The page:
Aside from inducing a sense of calm, moving water tends to have a psychologically cooling effect, and it softens or masks surrounding noise. In the built landscape, it can be incorporated in many ways. Examples below illustrate some of that variety: a few of these features are meant to be interactive while others are not; several of them emphasize the water, which is more subtle or secondary in other cases; and some were designed to mimic nature whereas others are geometric in pattern or form. In all cases, the inclusion of water clearly adds to the appeal of these outdoor spaces.
The Rose Fitzgerald Kennedy Greenway is a 15-acre linear urban space in downtown Boston, sited on land where Interstate 93 was previously located (now in a tunnel below). The greenway has been criticized for not being designed cohesively; however, the space should instead be considered as a series of disparate urban parks, each with its own merits.
One of the better-conceived spaces along this route is Chinatown Park, located at the southern end of the greenway. It was designed by Carol R. Johnson Associates, a Boston-based landscape architecture firm. The park is approximately three-quarter acre in size, and includes a curvilinear path with red sculptural features, a waterfall fountain and stream, plants native to Asia, and a plaza for festivals and other activities. China’s culture, history, and natural scenery are all represented by the park’s elements.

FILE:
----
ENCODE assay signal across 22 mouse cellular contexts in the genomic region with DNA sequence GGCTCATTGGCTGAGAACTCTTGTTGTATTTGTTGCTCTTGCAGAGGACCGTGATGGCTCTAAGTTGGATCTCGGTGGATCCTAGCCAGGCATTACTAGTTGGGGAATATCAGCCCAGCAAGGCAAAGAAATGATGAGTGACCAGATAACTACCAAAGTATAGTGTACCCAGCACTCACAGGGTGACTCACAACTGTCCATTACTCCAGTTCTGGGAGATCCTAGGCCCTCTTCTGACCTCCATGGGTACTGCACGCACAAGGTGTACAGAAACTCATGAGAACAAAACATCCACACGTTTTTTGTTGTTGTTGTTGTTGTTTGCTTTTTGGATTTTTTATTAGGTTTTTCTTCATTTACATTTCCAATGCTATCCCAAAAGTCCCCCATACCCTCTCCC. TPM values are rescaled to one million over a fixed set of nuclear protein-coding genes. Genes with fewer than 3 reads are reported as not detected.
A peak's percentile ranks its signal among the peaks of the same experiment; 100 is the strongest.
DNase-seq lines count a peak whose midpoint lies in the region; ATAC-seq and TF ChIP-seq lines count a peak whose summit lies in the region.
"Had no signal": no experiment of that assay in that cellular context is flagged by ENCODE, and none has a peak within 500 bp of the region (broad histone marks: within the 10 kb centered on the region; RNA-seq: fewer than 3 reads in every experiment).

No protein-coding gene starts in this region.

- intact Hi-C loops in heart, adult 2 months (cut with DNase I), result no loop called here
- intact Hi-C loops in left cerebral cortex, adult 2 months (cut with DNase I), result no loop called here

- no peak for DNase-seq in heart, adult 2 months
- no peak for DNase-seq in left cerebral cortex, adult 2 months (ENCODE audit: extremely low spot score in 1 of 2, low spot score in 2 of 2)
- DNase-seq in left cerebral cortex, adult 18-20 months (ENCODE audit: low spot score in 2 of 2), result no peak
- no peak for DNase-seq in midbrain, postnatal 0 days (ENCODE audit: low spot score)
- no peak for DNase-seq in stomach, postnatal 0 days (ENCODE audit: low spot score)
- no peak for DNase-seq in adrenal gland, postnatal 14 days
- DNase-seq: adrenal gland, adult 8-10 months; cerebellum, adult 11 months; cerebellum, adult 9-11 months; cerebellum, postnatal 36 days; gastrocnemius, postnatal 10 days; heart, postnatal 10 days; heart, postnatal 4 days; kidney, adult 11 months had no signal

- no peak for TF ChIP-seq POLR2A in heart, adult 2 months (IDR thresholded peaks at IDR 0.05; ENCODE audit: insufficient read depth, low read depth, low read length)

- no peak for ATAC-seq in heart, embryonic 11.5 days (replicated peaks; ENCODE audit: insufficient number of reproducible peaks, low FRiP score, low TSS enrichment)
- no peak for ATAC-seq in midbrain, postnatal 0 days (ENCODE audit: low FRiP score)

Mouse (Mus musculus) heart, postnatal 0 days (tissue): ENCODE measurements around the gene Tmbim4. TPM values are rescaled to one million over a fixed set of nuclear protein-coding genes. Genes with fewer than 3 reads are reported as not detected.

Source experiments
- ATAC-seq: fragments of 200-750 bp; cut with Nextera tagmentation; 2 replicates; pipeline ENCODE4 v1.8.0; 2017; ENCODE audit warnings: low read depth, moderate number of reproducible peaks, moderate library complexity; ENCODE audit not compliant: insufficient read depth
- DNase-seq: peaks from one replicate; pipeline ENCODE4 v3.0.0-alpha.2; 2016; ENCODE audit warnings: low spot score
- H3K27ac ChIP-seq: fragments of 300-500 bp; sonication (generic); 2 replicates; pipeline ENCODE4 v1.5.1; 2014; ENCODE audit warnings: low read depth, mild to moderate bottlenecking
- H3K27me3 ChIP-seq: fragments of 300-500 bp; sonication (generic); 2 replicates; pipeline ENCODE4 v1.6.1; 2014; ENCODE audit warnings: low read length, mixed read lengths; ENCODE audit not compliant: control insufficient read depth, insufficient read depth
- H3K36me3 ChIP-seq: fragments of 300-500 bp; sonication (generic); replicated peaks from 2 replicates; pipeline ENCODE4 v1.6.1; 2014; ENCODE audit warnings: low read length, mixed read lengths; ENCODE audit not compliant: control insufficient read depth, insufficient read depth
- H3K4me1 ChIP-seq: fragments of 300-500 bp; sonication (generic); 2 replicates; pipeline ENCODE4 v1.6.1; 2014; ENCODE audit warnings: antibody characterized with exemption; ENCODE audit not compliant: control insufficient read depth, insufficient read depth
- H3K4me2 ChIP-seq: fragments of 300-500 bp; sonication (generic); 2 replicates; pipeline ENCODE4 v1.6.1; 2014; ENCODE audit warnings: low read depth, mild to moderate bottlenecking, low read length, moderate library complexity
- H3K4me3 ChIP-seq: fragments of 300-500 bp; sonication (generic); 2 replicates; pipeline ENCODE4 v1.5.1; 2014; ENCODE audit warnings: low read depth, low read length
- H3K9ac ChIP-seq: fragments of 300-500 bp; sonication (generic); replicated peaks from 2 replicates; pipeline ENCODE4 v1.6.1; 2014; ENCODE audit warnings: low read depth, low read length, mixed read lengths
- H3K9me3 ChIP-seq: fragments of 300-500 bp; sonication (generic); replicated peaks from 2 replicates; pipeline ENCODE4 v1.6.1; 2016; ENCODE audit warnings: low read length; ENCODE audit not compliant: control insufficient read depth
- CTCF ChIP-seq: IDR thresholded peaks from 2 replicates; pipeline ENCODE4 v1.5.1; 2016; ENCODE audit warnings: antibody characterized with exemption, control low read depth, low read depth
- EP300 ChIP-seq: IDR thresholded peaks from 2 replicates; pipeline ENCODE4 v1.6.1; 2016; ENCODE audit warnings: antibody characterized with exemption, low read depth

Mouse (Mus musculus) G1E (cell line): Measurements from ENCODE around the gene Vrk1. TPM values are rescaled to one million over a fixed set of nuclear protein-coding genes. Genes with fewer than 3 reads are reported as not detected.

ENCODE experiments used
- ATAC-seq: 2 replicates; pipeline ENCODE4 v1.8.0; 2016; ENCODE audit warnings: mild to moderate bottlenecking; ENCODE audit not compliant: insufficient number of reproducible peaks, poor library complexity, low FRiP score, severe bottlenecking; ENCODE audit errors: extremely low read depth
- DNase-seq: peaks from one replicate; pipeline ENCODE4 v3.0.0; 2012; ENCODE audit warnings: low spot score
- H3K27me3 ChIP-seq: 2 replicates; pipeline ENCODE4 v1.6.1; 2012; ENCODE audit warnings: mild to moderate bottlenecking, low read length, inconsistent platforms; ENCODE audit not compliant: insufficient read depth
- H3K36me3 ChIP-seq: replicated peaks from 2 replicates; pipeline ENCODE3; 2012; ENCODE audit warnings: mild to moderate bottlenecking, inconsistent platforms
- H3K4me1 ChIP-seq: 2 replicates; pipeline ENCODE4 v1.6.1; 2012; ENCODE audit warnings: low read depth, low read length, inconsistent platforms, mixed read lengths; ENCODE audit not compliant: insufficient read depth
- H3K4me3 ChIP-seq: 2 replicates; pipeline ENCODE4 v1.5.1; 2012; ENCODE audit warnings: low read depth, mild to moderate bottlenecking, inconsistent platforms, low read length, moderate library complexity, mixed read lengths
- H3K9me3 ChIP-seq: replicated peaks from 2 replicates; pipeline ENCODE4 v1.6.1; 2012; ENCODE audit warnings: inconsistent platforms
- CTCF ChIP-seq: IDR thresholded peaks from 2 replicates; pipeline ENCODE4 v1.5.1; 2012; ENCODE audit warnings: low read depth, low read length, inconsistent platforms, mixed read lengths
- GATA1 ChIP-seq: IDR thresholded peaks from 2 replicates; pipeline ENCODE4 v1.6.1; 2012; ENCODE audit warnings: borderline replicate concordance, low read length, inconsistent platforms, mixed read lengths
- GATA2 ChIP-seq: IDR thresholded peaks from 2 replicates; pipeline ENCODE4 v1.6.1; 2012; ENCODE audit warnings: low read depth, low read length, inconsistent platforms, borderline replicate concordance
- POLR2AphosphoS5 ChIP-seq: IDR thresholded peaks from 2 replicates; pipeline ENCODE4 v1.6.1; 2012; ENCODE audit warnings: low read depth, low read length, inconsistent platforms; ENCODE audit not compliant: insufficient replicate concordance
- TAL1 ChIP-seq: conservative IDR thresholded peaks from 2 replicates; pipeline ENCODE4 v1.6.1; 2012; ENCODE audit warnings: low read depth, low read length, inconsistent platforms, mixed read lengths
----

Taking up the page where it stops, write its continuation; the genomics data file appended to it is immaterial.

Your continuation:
This bold, modern gate at the north entrance of the park is a counterpoint to the ornate, traditional Chinese gate to the south (shown in later photo). Red is a very popular color in China, representing good fortune and joy.
North park entrance – The sculpture in background is entitled “Zheng He’s Mizzen Sail”. The park’s pavement pattern symbolizes the scales of a dragon.